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By J. Wynn Rousuck and J. Wynn Rousuck,SUN THEATER CRITIC | January 24, 2004
Time does funny things. When Rodgers and Hammerstein's Allegro debuted on Broadway in 1947, the allegorical musical was considered experimental, controversial and, at least in monetary terms, a failure. Seen today in a rare revival at Signature Theatre in Arlington, Va., the show seems less daring than prescient. It's not just the passage of time that's responsible for this changed outlook. Granted, a half-century of technological advances and increased audience sophistication have made the musical's stylistic breakthroughs seem much less avant garde.
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By Mary Johnson and Mary Johnson,Special to The Baltimore Sun | August 2, 2009
Midway through its second season, Standing O announced Altar Boyz had to be replaced because of casting problems, leading artistic director Ron Giddings to substitute it with the humorously (and redundantly) titled The Musical of Musicals: The Musical. Having premiered off-Broadway in 2005, Eric Rockwell and Joanne Bogart's parody of five major Broadway composers met Standing O's criteria of introducing recent exceptional theater works to this area. This choice qualified as its funniest show yet - a musical comedy that evokes laughs laced with nostalgia.
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By J. Wynn Rousuck and J. Wynn Rousuck,SUN THEATER CRITIC | February 11, 2002
When it comes to Rodgers and Hammerstein, audiences may be more apt to think of "raindrops on roses" than race relations. But the theme of race resonates through many of Rodgers and Hammerstein's best-loved shows -- The King and I, Flower Drum Song and, most prominently, South Pacific. Winner of the 1950 Pulitzer Prize, South Pacific is experiencing a resurgence of interest. In addition to the 2001 TV movie starring Glenn Close, there's a new British revival directed by Trevor Nunn as well as an American touring production, which opens a one-week run at the Mechanic Theatre tomorrow.
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By Liz Smith and Liz Smith,Tribune Media Services | June 6, 2007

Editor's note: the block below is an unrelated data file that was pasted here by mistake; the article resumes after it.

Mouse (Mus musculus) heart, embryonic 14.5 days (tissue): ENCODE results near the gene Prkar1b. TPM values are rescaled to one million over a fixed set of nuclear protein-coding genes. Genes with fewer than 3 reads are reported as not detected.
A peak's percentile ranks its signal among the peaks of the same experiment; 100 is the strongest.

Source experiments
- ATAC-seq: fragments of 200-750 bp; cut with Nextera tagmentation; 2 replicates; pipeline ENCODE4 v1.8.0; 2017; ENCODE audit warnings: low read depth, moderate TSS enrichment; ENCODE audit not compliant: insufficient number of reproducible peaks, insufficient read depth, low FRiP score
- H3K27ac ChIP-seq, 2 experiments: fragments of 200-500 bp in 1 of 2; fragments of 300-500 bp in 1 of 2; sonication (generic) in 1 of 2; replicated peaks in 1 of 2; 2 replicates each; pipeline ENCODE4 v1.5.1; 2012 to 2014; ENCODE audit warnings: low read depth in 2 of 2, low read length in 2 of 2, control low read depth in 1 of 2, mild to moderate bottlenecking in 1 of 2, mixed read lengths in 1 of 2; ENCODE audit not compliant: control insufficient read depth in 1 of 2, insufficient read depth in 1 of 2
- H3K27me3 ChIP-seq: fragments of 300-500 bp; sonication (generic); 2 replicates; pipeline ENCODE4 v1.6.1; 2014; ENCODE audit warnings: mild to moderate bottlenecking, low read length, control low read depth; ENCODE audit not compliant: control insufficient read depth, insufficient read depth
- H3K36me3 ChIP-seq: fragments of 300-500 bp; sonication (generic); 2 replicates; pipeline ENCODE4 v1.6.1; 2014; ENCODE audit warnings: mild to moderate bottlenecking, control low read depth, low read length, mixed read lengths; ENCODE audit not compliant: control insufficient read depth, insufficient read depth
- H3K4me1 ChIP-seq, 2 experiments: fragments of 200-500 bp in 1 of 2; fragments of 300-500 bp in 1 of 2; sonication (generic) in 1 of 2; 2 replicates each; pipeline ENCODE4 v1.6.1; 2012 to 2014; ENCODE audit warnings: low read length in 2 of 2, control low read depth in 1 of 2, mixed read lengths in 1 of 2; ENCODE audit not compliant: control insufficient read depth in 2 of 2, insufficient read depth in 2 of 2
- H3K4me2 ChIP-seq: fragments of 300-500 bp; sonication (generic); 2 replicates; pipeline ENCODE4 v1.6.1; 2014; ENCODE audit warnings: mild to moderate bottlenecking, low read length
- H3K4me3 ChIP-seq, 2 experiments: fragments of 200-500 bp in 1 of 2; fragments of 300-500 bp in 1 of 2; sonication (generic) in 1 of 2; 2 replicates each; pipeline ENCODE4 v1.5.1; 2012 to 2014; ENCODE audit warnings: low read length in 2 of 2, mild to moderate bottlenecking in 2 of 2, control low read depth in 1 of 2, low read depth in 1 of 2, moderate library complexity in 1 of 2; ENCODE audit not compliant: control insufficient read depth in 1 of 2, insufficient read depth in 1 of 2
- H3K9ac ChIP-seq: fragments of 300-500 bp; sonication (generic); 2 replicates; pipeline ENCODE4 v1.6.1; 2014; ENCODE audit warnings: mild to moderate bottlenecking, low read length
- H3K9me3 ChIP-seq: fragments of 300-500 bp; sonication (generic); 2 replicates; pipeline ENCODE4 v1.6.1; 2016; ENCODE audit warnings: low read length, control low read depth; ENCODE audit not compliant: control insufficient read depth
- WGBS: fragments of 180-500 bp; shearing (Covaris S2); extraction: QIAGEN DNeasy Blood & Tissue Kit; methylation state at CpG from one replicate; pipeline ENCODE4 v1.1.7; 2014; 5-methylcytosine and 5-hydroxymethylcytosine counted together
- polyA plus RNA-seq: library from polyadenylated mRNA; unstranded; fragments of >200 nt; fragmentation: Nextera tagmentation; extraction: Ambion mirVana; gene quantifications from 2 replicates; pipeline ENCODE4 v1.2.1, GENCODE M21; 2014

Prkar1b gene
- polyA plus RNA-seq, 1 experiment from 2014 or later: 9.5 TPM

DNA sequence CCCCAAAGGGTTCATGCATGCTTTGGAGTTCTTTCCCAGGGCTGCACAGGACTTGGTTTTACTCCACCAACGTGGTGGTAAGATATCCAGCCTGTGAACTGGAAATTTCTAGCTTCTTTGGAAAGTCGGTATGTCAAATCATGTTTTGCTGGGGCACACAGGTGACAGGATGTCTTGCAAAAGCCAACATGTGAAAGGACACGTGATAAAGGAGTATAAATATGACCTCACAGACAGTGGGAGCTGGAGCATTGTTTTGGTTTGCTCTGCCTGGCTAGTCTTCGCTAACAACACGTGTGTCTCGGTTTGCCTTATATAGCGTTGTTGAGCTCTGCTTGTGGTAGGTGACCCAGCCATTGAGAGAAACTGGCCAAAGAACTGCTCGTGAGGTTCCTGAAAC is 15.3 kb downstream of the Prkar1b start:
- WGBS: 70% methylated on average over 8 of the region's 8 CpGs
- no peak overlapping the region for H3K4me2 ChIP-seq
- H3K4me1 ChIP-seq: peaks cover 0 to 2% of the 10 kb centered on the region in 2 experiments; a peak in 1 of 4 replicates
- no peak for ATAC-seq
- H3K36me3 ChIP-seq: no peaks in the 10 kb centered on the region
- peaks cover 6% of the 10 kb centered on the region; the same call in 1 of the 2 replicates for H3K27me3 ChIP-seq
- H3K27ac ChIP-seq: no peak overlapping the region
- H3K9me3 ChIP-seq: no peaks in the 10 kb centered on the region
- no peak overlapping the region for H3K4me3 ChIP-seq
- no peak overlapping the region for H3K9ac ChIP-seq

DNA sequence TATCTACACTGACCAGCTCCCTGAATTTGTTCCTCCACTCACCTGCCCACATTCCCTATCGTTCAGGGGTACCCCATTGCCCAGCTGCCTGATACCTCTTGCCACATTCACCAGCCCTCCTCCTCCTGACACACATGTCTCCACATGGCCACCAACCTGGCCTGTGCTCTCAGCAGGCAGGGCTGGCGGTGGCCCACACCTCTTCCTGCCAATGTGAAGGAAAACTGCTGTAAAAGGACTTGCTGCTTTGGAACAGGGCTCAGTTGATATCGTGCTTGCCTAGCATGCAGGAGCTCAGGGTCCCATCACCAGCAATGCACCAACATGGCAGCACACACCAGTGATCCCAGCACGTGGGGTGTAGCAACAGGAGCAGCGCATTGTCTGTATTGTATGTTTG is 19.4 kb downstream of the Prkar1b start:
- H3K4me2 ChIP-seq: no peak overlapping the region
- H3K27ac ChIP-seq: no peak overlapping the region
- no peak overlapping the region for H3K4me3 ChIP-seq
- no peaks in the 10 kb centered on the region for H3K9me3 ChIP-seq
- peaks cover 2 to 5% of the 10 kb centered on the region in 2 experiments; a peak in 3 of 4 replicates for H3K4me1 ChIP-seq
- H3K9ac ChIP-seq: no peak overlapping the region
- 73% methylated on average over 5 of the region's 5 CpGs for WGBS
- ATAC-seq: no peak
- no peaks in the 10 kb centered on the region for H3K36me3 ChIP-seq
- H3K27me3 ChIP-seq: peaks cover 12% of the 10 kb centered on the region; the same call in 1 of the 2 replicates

Some people said Paris Hilton looked as if she was going to burst into tears at the MTV Movie Awards, after comic Sarah Silverman made a joke at Paris' expense from the stage. Oh, please, if you're so fragile why spend your last night of freedom -- for 23 days, anyway -- at the MTV Awards? What about staying home with the Bible? We all know how devoted Miss Hilton is to matters of the spirit. I missed most of the MTV awards, except I did see Cameron Diaz, blond again and dazzling, handing Mike Myers his prize.
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By Mary Johnson and Mary Johnson,SPECIAL TO THE SUN | May 16, 2002
A production of Oklahoma! that opens tomorrow seems destined to be the Merely Players' best musical ever, and it could be one of the top offerings yet at the 18-month-old Main Theater at the Chesapeake Center for the Creative Arts. "I'm in my ninth year here, and have been part of every show since the third one. This is going to be our best show yet," said Evan Brierley, the show's producer and Merely Players president, as he handed out programs at Monday's dress rehearsal. His wife, Helen, board member and costume designer for this production, added, "Evan just finished building the set's house and porch, putting it on stage only about a half-hour ago. He's also just finished designing and putting these programs together."
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By J. Wynn Rousuck and J. Wynn Rousuck,sun theater critic | December 21, 2006
Whoops. Only four days till "Christmas Day" and you still "... Need a Little Christmas" -- perhaps even "A New Deal for Christmas"? Or, maybe you're afraid it'll be a "Hard Candy Christmas" because you can't find the right gift for your friend, the theater junkie, the one who can identify the shows these song titles are from. (For everyone else, the answers are below). Here are some suggestions: Photographer Howard Schatz's stunning coffee-table book, In Character: Actors Acting (Bulfinch Press, $50)
NEWS
By Brenda J. Buote and Brenda J. Buote,SUN STAFF | June 14, 1998